HAVERHILL — No sooner had classes ended for the summer than the city made its first key move for the next school year.
Superintendent James Scully named John Mele principal of Consentino School. He has been serving as an assistant principal there.
Mele replaces Stephen Sierpina, who left Consentino at the end of this school year to become principal of the Marsh Grammar School, a kindergarten-to-grade-eight school in Methuen. Sierpina was in his third year leading Consentino.
Consentino’s other assistant principal, Brendon Parker, said he is also leaving Consentino for an administrative job at the Marsh.
Scully said he needs to fill the two assistant principal positions at Consentino and possibly other administrative positions. He said he expects to make announcements within 10 days.
“It’s possible that two to four other assistant principal positions may become vacant,” Scully said. “Other assistant principals are interviewing elsewhere for jobs.”
Scully said one reason administrators are leaving is for higher pay in other districts, adding that principal salaries in Haverhill are about $12,000 below the regional average. He said Sierpina will receive a raise of about $20,000 from Methuen and that higher pay was a major factor in his decision to leave Haverhill.
“These are people who have had myriad experiences and had the opportunity to work in an urban district with growing ELL and special education programs,” Scully said. “The special education rate in Haverhill is one of the fastest growing rates of urban school districts in the state.”
Scully said Mele is currently paid about $72,000 per year and that the job at Consentino pays between $90,000 and $95,000.
He said Mele’s contract is still being negotiated.
In announcing Mele’s appointment, Scully said Mele’s experience and long tenure in an urban school setting working with a diverse student population made him a logical successor to Stephen Sierpina.
“John’s strong administrative capabilities of professionalism, dedication, a strong work ethic and a high energy level will continue the strong educational leadership for the Consentino School,” Scully said.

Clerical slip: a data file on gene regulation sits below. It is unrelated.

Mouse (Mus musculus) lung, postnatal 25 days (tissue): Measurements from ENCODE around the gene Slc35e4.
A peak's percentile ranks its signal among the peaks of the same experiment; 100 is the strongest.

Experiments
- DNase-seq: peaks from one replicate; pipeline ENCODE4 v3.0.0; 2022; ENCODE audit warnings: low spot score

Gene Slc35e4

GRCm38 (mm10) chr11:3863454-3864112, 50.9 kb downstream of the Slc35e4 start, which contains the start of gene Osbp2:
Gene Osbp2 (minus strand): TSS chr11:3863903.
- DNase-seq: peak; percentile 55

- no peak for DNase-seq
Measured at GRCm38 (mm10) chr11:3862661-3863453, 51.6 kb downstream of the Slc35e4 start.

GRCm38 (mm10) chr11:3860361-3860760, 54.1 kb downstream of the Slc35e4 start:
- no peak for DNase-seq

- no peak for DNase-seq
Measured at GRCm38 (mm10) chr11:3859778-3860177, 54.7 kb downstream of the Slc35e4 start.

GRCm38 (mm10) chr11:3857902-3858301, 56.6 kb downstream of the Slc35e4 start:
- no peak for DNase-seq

Mele said he expects about 1,000 students this fall and that Consentino, which served about 950 students this past school year, is the second largest school in the city next to Haverhill High School.
About 60 percent of Consentino students qualify for free or reduced lunch, Mele said. This fall, the school will serve about 100 beginner English language learners in grades three to eight.
“We’ll be taking on the ELL beginner program this fall, which is being moved from the Nettle Middle School,” Mele said.
About 20 percent of Consentino’s students have special needs.
“This will be our third year with kindergarten-to-grade-four students in the building and we want to build on the success that Mr. Sierpina started,” Mele said. “We’re getting a lot of requests from parents who want to enroll their children in our K-to-4 program. We’re getting so many requests that we can’t accept all of the students whose parents have been calling us.”
Scully previously said Consentino has a reputation as being a tough school, but that it’s also a school with “great students and caring teachers.” Scully was principal there for five years in the early 2000s before retiring and then returning to become the district’s superintendent in 2010.
Consentino was converted from a grade-five-to-eight-school to a kindergarten-to-grade-eight school for the 2011-2012 school year under a pilot program at its main feeder school, Tilton Elementary School became overcrowded. Consentino had empty rooms, and the Tilton School had too many students in its kindergarten-to-fourth-grade classes, school officials said at the time.
“Mr. Sierpina, Mr. Scully and I are strong proponents of the K-to-8 model,” Mele said about the program that allows students to stay together as a group from their early years until they graduate from the eighth grade.
“We have a strong school community, a very dedicated staff, and strong parental support,” said Mele, who spent 16 years teaching in Lawrence. “I feel very comfortable being in an urban school setting as I’ve spend my whole career as an urban educator.”
Mele received his bachelor degree in English from Merrimack College and a master’s degree in ESL (English as a Second Language) curriculum and instruction from the University of Massachusetts.
He taught in Lawrence public schools for 16 years then became an assistant principal at an elementary school in Fitchburg.
Mele was hired as an assistant principal at Tilton Elementary School in 2008, before being transferred to Consentino as an assistant principal.